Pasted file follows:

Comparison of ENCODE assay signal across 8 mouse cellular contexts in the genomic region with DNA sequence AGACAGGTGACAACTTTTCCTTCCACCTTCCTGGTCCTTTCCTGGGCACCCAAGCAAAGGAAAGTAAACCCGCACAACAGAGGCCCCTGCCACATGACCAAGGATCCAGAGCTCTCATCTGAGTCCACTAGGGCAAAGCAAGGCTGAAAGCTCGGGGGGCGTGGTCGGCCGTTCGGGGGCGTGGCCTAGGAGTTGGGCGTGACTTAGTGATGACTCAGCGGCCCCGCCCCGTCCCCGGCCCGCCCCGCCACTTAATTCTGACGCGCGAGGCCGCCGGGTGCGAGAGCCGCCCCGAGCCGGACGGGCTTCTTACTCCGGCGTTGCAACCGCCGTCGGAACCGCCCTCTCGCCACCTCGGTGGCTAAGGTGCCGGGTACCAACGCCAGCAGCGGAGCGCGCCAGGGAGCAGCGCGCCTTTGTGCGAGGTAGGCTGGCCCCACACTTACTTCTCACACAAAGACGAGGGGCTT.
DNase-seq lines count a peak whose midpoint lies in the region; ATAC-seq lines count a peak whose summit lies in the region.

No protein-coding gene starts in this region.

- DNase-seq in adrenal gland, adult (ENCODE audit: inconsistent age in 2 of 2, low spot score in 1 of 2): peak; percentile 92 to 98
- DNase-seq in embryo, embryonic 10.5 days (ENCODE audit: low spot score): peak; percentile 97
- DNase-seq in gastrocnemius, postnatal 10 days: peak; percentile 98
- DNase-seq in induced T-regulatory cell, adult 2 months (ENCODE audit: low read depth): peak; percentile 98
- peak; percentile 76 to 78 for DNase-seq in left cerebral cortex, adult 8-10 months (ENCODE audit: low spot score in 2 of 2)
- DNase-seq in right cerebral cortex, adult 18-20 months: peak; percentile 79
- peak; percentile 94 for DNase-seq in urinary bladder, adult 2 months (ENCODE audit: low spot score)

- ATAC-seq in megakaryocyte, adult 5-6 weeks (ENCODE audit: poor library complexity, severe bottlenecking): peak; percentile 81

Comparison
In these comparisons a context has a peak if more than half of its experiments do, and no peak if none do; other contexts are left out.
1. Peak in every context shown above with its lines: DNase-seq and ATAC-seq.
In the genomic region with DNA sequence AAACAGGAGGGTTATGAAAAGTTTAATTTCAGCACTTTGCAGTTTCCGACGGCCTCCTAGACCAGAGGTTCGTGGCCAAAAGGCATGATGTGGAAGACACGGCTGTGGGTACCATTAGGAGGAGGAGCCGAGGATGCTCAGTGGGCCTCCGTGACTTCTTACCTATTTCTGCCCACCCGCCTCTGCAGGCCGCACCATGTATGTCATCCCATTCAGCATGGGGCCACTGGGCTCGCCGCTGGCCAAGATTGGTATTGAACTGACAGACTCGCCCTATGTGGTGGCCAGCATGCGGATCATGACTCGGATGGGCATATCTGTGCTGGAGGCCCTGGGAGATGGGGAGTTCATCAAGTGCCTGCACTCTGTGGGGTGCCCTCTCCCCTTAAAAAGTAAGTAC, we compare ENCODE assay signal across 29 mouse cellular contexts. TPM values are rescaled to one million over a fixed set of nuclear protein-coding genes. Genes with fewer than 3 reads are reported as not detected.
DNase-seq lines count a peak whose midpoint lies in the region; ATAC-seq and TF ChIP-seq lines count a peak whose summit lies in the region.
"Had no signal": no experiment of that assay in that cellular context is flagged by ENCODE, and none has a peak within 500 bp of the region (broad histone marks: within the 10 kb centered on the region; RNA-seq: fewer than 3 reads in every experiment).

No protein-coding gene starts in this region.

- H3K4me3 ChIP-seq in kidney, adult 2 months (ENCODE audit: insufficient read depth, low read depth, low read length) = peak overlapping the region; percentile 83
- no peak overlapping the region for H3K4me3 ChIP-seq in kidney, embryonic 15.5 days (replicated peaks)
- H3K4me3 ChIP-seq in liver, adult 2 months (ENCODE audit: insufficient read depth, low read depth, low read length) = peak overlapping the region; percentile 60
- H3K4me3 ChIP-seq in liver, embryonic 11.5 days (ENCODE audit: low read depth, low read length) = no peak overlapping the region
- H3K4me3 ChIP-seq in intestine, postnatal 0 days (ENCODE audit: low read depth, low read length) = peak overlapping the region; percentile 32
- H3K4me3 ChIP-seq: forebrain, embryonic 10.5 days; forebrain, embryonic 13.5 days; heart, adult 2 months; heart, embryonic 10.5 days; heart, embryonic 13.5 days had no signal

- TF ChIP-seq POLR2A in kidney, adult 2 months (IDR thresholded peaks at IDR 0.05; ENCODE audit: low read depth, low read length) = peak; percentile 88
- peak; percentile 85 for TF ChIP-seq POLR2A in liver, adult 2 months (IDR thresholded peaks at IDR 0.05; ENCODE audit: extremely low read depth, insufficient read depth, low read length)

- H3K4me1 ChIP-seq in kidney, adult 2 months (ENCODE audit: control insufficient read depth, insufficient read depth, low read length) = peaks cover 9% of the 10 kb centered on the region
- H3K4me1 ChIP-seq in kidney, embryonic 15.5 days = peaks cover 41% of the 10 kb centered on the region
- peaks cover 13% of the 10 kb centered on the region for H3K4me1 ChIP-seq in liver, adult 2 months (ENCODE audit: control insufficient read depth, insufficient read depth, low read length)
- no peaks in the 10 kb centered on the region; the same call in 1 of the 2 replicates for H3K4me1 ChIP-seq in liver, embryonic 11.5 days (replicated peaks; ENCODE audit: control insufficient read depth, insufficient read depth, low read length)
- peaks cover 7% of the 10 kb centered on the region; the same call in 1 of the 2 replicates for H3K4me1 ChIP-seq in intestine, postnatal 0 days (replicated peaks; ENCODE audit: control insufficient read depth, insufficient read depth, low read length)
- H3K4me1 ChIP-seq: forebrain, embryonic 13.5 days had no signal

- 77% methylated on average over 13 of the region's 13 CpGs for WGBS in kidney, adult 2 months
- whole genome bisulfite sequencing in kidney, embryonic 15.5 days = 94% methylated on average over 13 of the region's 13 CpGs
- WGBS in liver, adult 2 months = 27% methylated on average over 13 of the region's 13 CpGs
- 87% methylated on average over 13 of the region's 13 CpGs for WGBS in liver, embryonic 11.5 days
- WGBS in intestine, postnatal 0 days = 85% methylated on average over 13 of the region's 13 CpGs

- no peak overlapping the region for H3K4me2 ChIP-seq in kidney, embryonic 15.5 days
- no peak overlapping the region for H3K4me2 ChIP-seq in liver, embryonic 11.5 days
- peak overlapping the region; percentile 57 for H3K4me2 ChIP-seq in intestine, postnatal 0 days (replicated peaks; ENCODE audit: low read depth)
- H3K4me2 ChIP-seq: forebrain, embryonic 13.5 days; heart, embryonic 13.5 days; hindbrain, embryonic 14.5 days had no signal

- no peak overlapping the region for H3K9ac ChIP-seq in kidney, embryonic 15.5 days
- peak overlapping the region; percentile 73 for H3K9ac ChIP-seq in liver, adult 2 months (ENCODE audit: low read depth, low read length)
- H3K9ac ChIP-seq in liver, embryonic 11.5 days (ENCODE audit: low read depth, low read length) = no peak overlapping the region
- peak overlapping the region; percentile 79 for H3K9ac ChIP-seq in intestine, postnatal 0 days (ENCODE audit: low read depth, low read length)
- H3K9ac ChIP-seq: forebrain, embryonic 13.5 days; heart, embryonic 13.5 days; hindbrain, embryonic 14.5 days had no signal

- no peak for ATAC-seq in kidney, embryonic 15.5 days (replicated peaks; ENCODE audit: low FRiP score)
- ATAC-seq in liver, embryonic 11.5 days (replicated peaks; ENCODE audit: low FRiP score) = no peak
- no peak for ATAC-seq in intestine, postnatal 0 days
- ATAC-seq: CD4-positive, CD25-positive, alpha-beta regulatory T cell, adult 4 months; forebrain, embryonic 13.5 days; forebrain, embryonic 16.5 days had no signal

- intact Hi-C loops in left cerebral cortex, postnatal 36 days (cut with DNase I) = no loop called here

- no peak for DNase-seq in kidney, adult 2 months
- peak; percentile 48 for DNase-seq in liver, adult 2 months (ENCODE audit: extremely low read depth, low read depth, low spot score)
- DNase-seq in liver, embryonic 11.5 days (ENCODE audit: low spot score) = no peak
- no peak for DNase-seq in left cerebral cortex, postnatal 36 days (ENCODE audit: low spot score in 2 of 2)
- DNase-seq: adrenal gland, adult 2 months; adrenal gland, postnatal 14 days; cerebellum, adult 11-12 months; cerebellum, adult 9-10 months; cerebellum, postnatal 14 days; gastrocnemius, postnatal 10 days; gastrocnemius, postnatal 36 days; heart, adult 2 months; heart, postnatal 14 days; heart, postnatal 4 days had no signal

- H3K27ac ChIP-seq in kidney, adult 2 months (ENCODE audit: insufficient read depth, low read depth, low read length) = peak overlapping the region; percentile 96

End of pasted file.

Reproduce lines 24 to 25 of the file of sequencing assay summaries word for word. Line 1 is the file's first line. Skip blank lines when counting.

- H3K4me3 ChIP-seq: forebrain, embryonic 10.5 days; forebrain, embryonic 13.5 days; heart, adult 2 months; heart, embryonic 10.5 days; heart, embryonic 13.5 days had no signal

- TF ChIP-seq POLR2A in kidney, adult 2 months (IDR thresholded peaks at IDR 0.05; ENCODE audit: low read depth, low read length) = peak; percentile 88